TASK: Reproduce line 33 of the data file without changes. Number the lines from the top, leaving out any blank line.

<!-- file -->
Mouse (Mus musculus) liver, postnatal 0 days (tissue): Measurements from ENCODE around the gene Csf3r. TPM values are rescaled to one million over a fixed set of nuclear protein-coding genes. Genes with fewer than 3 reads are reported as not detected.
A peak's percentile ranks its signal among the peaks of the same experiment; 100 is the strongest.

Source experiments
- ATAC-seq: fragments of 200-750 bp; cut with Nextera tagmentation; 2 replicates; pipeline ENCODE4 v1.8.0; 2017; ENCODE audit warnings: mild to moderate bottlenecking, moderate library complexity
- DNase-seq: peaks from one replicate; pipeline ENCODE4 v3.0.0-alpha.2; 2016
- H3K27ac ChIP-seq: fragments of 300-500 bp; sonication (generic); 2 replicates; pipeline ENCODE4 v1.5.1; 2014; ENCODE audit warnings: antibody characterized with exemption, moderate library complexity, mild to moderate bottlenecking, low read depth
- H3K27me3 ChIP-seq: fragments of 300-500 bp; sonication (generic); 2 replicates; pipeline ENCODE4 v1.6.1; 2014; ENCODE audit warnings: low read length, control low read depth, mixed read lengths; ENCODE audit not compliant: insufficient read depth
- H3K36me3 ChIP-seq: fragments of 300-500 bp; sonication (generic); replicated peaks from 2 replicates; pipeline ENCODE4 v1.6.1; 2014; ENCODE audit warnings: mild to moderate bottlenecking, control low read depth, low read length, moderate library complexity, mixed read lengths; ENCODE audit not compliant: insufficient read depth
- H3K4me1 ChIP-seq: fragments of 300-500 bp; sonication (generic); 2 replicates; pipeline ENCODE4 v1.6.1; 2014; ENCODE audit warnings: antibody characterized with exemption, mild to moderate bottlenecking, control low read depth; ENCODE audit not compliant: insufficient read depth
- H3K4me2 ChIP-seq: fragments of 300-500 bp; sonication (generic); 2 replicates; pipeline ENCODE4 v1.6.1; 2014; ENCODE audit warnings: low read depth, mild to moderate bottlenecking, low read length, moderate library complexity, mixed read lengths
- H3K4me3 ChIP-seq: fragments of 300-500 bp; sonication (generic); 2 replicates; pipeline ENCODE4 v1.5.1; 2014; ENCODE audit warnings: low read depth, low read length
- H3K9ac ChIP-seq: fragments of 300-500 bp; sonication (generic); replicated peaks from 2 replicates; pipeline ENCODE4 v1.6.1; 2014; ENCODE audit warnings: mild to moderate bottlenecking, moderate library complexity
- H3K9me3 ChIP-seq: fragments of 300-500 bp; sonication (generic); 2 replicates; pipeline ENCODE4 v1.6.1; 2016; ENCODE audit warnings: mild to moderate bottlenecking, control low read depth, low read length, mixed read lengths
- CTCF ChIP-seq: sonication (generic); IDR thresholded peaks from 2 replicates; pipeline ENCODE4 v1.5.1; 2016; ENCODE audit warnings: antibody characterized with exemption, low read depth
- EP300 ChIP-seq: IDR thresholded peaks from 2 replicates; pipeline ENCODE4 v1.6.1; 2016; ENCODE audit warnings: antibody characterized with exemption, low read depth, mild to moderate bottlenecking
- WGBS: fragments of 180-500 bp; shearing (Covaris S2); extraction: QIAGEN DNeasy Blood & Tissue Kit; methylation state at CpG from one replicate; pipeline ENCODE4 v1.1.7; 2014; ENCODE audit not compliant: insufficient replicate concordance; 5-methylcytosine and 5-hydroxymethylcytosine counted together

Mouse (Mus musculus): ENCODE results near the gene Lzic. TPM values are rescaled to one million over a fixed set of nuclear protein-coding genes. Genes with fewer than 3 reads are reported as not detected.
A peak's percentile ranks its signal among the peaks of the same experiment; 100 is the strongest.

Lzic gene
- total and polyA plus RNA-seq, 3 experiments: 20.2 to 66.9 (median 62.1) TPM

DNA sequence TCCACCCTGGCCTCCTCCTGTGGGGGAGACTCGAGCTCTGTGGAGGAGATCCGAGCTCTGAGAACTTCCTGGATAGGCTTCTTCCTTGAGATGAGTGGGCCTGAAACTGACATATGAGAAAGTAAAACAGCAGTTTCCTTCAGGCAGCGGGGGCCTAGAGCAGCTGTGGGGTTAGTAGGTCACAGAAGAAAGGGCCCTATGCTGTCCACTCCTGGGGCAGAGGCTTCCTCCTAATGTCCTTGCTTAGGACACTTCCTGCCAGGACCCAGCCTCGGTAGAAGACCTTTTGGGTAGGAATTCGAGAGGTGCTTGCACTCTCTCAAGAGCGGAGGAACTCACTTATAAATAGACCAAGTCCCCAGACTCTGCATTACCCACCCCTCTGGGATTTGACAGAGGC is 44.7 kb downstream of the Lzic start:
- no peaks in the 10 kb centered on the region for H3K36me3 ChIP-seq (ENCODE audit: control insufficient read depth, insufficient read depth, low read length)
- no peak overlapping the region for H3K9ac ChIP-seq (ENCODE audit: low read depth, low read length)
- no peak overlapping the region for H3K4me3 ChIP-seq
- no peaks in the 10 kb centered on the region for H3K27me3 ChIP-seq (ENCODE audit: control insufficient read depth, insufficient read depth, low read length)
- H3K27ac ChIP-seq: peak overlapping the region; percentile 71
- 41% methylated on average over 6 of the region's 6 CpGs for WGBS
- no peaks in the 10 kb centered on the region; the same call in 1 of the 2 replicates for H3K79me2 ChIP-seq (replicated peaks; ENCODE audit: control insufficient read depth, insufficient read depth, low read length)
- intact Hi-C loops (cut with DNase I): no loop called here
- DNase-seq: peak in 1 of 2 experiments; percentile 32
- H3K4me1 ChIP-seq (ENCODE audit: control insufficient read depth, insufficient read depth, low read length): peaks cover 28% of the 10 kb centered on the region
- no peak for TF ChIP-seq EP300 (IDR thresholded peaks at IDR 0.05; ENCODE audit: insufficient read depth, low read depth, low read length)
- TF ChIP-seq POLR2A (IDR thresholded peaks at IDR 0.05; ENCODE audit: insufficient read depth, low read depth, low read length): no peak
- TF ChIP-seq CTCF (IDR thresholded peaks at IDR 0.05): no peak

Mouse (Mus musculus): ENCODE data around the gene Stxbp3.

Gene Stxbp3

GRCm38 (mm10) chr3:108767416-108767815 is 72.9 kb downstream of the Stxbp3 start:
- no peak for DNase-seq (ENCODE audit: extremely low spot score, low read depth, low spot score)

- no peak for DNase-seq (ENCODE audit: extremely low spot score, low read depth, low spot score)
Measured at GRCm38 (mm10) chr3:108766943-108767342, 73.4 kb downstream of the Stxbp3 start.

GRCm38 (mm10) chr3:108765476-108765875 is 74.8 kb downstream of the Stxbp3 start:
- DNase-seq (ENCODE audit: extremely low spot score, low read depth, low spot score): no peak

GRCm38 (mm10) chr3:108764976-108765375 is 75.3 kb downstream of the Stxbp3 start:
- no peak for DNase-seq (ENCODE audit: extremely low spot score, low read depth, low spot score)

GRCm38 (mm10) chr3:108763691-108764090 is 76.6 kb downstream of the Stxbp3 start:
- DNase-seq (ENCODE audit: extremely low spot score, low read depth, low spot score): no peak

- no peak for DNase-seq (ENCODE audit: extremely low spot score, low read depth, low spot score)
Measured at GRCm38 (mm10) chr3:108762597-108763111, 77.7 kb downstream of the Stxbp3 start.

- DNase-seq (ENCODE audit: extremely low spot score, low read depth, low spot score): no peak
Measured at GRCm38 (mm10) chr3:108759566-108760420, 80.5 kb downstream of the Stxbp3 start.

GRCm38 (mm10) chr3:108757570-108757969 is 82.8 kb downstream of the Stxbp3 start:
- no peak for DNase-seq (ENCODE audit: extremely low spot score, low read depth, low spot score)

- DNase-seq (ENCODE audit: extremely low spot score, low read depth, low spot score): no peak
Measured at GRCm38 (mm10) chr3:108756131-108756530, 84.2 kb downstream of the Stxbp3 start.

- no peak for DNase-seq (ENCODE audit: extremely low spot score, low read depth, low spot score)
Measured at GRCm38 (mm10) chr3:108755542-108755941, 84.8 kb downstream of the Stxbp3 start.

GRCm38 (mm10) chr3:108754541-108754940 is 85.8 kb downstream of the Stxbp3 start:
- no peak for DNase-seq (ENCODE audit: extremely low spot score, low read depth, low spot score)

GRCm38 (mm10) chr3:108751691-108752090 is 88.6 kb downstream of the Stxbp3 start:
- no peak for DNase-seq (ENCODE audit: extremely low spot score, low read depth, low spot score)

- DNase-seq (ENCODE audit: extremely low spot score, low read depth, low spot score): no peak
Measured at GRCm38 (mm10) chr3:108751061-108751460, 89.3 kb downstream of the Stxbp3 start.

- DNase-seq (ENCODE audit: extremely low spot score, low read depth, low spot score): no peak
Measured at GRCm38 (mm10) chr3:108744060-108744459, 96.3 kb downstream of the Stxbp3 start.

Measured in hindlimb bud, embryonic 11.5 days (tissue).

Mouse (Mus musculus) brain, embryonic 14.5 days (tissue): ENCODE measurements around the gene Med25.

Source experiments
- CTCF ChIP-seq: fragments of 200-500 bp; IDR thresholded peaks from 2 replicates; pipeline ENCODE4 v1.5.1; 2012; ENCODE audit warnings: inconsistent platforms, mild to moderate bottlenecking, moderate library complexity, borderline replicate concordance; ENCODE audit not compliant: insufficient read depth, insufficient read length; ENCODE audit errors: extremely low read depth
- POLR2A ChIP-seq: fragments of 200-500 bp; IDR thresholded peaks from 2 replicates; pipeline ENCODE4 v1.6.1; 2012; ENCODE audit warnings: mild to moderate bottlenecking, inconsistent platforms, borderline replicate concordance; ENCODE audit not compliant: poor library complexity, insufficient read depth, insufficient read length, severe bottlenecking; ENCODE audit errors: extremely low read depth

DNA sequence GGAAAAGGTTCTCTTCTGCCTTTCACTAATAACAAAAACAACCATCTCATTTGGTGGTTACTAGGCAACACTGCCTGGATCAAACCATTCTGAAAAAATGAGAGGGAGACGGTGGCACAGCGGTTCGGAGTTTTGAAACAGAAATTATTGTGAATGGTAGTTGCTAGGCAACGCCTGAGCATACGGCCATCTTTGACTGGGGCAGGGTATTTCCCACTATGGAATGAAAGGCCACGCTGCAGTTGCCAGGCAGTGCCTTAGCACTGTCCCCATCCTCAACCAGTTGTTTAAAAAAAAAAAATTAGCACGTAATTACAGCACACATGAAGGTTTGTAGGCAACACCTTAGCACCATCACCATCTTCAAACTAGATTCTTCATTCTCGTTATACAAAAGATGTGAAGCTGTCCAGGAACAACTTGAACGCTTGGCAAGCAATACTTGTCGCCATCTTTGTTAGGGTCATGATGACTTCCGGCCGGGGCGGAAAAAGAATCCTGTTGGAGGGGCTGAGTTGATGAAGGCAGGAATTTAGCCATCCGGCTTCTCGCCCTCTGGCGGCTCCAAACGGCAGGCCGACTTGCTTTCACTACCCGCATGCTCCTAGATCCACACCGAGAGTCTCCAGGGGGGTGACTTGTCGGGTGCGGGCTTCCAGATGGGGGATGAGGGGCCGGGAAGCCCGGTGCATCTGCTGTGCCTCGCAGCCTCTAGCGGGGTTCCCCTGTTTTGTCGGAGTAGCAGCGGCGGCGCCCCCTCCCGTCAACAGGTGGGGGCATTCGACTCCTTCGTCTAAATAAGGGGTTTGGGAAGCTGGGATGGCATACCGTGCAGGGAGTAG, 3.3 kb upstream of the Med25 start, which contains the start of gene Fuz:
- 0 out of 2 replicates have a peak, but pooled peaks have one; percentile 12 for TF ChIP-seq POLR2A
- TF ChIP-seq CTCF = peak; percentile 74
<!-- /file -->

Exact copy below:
- TF ChIP-seq POLR2A (IDR thresholded peaks at IDR 0.05; ENCODE audit: insufficient read depth, low read depth, low read length): no peak